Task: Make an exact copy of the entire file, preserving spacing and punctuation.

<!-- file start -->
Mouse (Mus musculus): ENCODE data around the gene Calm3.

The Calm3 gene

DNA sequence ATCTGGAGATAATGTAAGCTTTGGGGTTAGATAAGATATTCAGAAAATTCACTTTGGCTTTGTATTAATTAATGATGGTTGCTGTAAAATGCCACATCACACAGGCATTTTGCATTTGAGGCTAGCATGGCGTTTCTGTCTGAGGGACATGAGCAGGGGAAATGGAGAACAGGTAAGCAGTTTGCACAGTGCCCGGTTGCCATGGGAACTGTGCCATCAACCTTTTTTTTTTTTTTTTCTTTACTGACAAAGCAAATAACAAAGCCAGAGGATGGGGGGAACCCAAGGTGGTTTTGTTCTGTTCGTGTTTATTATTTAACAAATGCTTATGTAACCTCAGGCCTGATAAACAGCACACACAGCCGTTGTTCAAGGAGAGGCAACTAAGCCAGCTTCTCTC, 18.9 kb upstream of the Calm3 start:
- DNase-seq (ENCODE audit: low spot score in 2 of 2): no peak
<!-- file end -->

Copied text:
Mouse (Mus musculus): ENCODE data around the gene Calm3.

The Calm3 gene

DNA sequence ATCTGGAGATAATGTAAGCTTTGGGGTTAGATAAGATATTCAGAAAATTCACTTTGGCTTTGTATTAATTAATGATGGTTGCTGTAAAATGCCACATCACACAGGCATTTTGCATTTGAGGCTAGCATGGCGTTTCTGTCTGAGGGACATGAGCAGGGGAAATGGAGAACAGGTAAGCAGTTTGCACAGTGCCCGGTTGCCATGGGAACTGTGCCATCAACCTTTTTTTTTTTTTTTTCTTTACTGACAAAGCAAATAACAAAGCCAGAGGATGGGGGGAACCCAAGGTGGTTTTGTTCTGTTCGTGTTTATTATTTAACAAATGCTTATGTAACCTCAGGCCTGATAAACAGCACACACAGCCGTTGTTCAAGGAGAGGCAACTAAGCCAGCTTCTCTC, 18.9 kb upstream of the Calm3 start:
- DNase-seq (ENCODE audit: low spot score in 2 of 2): no peak